We're doing a talk today about using herbs to stay comfortable through the winter months. We put together a number of herbal recipes and, rather than print out a bunch of copies, thought we'd post them here for their reference - and yours!
Elderberry Syrup (Tina Sams)
I make mine a little different each time, depending on what is around.
If using fresh berries, I first squeeze the juice of a lemon into a pan, and then simmer the berries along with some cinnamon chips or a broken stick, slices of ginger and I love a cardamom pod or two. Cardamom is anti-viral, as is cinnamon! Sometimes if there are some old vanilla beans around, I'll toss one of them in too.
I smoosh it every so often with a potato masher.
After 30 minutes or so, I strain the berries in a mesh strainer, and then pour them into a square of tight knit cloth (I cut up old t-shirts specifically for this job) and squeeze the dickens out of them to get as much juice as possible.
If you're using dried berries, use about 1/2 cup of berries to perhaps 2 cups of water and the juice of a lemon. Continue as above with the fresh.
Measure the juice. Add an equal amount of sugar (I usually add an additional 1/2 cup or so), and bring to a boil for about 3 minutes, skimming off any foam that may rise to the top.
There are alternatives to sugar, such as honey, maple syrup, and/or alcohol in varying amounts. I just find the sugar easiest.
I would like to caution against agave, since it has been found to be produced in the same manor as high fructose corn syrup (from starchy roots) and in fact it is often either adulterated with hfcs or is totally corn syrup!
Chest and Cough Syrup (Tina Sams)
Today I made a syrup specifically for this thing that seems to fluctuate between my head and my chest. I got out some Osha, Licorice root, Elecampane, Wild Cherry bark, Ginger, and Lemon to start a decoction. A decoction is different than an infusion, because roots and barks need to simmer for a period of time, while infusions involve leaves and flowers that are steeped in boiled water for a few minutes. There is another, newer definition of infusions, but for our purposes, this will do.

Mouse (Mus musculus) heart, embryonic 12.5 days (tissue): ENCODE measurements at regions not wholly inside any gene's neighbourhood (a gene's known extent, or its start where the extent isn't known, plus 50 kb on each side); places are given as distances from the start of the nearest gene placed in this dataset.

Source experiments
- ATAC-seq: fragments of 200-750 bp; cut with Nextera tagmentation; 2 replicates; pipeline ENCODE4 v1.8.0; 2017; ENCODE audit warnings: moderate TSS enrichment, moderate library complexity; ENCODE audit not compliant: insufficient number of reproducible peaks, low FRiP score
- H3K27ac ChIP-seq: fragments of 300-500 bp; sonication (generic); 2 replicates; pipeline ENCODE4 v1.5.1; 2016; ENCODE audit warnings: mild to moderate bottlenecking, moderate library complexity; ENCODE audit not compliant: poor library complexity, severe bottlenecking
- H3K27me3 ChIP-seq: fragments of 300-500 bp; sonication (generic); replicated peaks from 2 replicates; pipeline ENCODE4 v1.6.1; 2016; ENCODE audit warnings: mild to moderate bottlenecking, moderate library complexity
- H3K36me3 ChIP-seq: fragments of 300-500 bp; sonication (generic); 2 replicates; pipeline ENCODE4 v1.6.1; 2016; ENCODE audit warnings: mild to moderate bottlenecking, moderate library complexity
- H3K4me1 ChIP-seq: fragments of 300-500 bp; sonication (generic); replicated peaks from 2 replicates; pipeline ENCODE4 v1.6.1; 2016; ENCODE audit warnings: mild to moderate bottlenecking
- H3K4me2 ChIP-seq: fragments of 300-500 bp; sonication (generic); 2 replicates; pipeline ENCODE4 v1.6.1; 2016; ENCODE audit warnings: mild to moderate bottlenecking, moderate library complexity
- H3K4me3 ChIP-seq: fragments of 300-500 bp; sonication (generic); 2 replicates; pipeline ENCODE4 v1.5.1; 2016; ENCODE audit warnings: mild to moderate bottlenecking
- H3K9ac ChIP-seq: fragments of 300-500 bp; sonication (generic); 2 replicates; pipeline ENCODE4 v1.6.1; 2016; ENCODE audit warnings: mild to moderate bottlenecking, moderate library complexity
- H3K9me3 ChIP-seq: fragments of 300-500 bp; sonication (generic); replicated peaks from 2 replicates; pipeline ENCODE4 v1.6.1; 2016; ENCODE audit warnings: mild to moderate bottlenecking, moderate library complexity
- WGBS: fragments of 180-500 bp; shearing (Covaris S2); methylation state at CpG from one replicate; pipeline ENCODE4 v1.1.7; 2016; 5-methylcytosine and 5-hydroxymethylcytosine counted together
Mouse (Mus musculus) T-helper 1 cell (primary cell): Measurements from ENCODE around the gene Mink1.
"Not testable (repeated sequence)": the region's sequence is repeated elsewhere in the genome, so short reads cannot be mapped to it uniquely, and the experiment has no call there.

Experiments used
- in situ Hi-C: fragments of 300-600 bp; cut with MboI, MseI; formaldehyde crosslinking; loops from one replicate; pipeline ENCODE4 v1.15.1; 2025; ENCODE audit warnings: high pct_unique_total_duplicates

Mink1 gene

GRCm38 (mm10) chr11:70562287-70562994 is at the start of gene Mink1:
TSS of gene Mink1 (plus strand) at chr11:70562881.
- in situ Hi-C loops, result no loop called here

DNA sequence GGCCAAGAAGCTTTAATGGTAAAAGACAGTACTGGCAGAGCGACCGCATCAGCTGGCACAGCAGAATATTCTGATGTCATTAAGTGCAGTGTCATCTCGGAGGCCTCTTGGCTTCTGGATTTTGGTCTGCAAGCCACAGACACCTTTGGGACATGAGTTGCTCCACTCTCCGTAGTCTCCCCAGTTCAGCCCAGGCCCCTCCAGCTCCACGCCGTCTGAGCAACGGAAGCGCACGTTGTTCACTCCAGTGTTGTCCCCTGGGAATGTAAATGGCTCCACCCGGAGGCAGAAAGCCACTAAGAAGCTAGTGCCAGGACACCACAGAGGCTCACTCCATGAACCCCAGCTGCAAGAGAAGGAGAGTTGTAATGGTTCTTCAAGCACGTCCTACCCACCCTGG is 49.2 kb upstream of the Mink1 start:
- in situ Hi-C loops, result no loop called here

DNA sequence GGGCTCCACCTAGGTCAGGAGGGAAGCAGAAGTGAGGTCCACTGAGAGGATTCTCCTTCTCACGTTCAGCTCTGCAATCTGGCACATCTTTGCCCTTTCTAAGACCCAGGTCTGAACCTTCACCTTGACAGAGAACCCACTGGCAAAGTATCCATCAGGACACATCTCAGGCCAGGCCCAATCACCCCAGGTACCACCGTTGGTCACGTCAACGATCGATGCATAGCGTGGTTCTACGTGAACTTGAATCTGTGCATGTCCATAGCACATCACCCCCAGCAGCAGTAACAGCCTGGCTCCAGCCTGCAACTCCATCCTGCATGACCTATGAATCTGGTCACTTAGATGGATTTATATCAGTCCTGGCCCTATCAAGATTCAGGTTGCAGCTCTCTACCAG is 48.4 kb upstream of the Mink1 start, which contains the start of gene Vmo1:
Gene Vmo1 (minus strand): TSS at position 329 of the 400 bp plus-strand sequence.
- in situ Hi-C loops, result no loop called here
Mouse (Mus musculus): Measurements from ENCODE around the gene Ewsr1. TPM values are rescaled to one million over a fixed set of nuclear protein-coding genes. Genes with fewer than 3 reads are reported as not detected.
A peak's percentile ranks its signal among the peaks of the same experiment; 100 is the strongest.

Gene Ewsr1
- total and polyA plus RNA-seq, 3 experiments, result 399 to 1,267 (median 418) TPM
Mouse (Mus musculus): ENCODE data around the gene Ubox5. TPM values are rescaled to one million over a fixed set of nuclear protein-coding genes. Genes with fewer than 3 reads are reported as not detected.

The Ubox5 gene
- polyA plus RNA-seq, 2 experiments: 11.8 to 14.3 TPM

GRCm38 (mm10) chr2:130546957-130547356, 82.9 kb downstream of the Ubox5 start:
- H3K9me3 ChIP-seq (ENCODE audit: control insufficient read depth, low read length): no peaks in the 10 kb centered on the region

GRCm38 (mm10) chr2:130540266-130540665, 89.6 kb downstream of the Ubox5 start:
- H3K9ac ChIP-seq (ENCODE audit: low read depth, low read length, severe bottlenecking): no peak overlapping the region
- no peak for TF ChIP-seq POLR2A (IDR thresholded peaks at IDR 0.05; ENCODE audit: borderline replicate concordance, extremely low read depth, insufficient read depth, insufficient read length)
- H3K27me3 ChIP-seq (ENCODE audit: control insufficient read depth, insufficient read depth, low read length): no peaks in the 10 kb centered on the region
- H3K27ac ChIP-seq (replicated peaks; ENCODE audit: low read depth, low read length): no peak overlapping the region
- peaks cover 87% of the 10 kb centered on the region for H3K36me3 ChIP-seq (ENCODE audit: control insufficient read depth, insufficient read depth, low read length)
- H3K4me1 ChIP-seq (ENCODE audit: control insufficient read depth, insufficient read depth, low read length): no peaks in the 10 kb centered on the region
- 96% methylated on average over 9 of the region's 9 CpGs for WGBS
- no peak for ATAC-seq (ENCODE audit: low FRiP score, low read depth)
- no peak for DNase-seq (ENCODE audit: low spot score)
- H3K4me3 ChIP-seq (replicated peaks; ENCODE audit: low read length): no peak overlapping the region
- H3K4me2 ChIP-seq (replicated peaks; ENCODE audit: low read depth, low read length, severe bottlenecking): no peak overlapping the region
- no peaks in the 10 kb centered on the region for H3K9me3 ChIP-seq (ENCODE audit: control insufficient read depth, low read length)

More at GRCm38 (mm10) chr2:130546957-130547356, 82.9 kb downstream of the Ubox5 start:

I filled a small pan with water, and put all ingredients except the lemon in to simmer for 45 minutes. I added the juice of a lemon for the last 5 minutes.After it was done, I
strained it out. You can see here that my favorite method of straining things is with a steel mesh strainer lined with fabric from an old tshirt. As shirts wear out, they are washed and cut into squares for this purpose. They work beautifully.
There was 2/3 of a cup of decoction, so I measured out 2/3 cup of sugar, and added a good dollop of honey. At that point, I also added 1/2 ounce of goldenrod tincture.
It all went back into the pan, and was brought to a boil for a few minutes before being poured into bottles.The decoction alone could be drunk without being made into syrup, and I will make some more for after dinner tonight. It's nice to have it ready to go, though.
Cold & Flu Fighter
(formulated by Brigitte Mars)
This spicy tea relieves swollen nasal passages and calms an upset stomach. Place an inch of the herbs in a quart jar. Fill with hot water and steep for two hours. Strain and refrigerate. Reheat whenever you need relief.
2 parts peppermint leaf
2 parts elder flower
1 part elder berry
1 part ginger root
(formulated by Sara Martinelli)
Congested lungs will love this aromatic breath of fresh air. Place two teaspoons of the mixture in a strainer, add one cup hot water and steep for 10 to 15 minutes.
2 parts oolong tea
1 part rosemary
1 part chamomile
1 part rose hips
Sore Throat Soother
(formulated by Deborahann Smith)
Steep two teaspoons of this soothing herb blend in a cup of hot water for quick throat relief. Licorice root also adds a sweetening effect.
1 part slippery elm
1 part licorice root
1 part marshmallow root
1 part anise (Pipinella anisum)
1 part wild cherry (Prunus virginiana)
Andrew Weil’s Ginger Tea